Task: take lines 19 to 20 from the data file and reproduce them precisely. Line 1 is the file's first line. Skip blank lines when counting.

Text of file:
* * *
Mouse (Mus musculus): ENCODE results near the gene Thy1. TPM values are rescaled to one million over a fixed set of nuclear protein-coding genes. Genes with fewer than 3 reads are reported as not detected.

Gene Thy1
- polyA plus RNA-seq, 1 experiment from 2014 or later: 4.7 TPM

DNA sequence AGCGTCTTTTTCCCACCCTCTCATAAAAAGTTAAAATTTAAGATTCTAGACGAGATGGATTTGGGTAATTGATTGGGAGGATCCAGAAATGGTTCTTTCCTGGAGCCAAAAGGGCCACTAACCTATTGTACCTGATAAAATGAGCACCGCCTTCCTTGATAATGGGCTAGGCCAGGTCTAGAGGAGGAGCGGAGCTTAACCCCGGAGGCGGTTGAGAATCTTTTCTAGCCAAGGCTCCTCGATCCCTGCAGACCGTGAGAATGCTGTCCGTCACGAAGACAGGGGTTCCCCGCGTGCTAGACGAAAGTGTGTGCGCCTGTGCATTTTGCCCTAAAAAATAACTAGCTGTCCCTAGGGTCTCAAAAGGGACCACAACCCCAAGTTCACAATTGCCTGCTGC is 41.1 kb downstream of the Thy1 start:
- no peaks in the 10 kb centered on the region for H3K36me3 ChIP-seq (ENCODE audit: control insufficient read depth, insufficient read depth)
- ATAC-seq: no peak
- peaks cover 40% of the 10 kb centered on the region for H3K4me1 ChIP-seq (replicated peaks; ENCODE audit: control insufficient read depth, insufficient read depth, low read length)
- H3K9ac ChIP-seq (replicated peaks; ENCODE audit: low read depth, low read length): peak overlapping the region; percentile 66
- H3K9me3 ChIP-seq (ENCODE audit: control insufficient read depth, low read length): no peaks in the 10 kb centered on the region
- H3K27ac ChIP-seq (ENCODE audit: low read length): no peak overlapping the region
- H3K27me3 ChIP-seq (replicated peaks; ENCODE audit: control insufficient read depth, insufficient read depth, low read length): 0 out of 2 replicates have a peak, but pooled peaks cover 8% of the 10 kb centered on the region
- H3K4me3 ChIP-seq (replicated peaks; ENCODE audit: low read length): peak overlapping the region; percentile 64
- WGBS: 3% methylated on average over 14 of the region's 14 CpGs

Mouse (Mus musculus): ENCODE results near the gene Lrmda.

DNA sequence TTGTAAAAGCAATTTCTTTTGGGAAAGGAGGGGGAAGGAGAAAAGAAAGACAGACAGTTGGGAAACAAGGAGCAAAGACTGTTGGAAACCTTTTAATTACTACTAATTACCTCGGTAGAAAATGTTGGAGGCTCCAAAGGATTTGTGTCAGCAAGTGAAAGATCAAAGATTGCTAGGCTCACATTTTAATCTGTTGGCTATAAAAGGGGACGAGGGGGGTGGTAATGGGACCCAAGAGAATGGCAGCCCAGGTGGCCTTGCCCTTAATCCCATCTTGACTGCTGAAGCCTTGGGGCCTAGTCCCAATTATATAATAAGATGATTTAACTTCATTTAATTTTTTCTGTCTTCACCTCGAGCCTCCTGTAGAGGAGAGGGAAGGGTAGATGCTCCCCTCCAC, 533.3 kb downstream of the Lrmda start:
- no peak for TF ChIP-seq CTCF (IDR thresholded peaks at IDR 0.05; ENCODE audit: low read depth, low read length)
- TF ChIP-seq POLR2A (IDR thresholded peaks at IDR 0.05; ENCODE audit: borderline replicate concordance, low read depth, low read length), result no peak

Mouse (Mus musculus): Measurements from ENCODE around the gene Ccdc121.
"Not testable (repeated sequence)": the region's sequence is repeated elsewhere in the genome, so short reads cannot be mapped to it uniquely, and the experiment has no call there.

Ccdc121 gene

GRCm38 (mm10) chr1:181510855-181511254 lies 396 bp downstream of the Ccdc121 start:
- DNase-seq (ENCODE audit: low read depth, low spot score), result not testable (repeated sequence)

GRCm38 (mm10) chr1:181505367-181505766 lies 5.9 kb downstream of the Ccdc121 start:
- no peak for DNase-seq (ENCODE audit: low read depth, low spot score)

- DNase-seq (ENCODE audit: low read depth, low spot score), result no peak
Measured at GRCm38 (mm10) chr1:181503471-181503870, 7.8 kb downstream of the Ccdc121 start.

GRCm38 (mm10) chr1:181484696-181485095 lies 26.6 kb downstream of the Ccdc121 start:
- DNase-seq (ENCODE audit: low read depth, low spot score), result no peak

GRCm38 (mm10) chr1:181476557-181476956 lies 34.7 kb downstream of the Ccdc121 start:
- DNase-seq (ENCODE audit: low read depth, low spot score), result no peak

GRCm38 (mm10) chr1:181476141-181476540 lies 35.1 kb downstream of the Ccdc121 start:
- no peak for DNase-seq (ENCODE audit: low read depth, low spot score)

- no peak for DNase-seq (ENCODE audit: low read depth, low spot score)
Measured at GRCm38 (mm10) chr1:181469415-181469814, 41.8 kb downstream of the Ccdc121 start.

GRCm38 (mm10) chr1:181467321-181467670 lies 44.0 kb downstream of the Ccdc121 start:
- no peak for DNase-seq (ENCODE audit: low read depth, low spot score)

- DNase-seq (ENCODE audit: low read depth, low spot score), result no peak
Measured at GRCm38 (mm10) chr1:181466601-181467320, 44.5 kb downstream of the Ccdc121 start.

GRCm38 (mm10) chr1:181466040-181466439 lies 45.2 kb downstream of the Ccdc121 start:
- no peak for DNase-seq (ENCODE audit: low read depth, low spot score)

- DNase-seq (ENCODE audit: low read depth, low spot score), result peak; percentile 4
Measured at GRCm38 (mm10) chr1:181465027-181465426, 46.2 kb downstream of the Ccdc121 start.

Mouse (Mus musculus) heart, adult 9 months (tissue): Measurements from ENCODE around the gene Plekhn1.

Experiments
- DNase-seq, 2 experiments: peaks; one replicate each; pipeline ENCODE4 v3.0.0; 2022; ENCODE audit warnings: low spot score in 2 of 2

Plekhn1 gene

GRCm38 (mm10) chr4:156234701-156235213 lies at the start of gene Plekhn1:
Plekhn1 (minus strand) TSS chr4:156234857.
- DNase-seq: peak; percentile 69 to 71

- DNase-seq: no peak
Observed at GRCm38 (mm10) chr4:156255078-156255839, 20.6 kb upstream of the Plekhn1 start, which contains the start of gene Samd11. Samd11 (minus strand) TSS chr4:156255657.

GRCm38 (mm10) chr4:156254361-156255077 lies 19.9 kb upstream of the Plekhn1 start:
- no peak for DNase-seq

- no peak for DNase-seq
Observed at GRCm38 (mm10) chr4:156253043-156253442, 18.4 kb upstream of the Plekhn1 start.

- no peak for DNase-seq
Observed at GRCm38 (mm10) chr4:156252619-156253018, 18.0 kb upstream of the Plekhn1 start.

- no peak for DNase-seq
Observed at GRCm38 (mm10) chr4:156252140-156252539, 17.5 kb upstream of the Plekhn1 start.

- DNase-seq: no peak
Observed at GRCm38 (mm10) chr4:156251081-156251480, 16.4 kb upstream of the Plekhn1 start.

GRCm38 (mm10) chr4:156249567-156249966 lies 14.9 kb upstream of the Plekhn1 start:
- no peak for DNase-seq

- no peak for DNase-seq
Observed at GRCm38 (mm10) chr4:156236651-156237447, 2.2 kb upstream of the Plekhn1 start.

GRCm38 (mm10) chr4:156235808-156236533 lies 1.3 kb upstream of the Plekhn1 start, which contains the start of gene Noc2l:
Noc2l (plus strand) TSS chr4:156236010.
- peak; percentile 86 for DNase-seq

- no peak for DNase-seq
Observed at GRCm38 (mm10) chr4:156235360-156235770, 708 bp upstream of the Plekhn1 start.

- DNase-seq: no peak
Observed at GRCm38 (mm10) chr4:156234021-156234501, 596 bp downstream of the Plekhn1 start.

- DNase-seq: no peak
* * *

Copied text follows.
"Not testable (repeated sequence)": the region's sequence is repeated elsewhere in the genome, so short reads cannot be mapped to it uniquely, and the experiment has no call there.

Ccdc121 gene